There are three standard questions that everyone asks on a first date, at a party, or when just generally getting to know someone.
First, “Where are you from?”
Second, “What do you do?
And third, “Where did you go to college?”
I have no issue with the first two. I say Fargo, North Dakota and immediately people either bring up the Coen brothers movie or make some sort of remark on my lack of an accent and we both awkwardly laugh. I love talking about the second and getting to say that I write and produce digital content and work in social media and that I’ve found my home online.
But when it comes to the third question, I hesitate.
And I hesitate, because when people hear, “The University of Montana in Missoula” they either think nothing, or they think rape.
Between the years of 2008 and 2012 (aka: my freshman, sophomore, junior, and senior years of college) it is estimated that over 350 sexual assault cases were filed in Missoula, Montana. The Missoula Police Department has gained an insane amount of infamy for mishandling the cases, or simply not doing anything with them at all. The U.S. Justice Department intervened on 80 such cases in 2012, or as everyone on campus was colloquially saying, “The feds came into town to mess shit up.”
At the center of the investigation, were the Montana Grizzlies. The University’s pride and joy. The football team.
Two of the cases which actually went to trial involved the Grizzly’s Quarterback and Running Back. One was found not guilty, the other was released on parole after serving just three out of his 30 year sentence for raping his childhood friend (another student) on his couch, and chasing her down an alleyway when she fled his apartment. In 2014, Kelsey Belnap went on 60 Minutes Sports to tell her story about being gang raped by four UM Football players, and having the police department do nothing.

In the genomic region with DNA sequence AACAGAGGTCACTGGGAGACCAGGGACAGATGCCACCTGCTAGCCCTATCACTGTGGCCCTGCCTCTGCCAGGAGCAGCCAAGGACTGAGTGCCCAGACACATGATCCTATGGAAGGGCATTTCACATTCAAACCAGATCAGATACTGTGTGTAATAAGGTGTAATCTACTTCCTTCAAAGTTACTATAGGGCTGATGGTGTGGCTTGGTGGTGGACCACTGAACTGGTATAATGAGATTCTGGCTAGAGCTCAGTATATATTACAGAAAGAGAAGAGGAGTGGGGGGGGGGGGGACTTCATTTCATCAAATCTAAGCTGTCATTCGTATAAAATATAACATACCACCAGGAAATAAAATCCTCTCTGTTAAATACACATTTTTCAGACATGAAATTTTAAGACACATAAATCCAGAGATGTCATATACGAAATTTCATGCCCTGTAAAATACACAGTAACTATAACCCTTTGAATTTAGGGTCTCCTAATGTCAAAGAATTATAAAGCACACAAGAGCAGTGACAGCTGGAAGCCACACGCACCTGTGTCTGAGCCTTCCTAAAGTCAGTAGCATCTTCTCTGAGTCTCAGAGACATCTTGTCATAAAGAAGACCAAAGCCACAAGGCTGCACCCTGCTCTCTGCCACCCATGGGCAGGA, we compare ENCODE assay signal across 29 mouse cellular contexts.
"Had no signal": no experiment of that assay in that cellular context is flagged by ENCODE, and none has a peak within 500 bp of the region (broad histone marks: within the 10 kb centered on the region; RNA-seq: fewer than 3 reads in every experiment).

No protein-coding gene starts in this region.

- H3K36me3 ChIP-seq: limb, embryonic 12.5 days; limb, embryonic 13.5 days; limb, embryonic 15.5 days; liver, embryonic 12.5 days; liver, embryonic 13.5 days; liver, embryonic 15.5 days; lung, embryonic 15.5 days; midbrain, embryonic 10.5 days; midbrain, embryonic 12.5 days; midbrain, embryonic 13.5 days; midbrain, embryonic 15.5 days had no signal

The 2015 book, Missoula: Rape and the Justice System in a College Town by Jon Krakauer dives in depth into these allegations, the mishandling of the police department, the unethical but all-too-common practices the University turned a blind eye to as far as the team was concerned, and the aftermath of what happens in a town of 86,000 people when something like this is brought into light.
So when people ask me where I went to school, I hesitate.
And I hesitate because it’s still a subject that is sore. And it’s sore because it became painfully obvious that when I was walking around on my college campus, I was walking around somewhere where rape culture was alive, thriving, and the norm.
Whenever Beau Donaldson comes up in the news, he’s called the “former Montana running back” not “convicted rapist” or “sex offender.” Whenever the boys from Steubenville come up, inevitably it’s mentioned how their football careers ended in 2013, not that they destroyed a 16-year-old girl’s life. Whenever Brock Turner is written about his swimming career is usually in the first paragraph with something about how he was projected to be an Olympian somewhere else in the article before simply calling him what he is: a criminal. An abuser. A rapist.
So when Stanford says they’re going to ban hard alcohol in order to dismantle “party culture” what they’re really saying is,
“We are going to refuse to acknowledge the rampant presence of rape culture on our campus, around our students, and at our school.”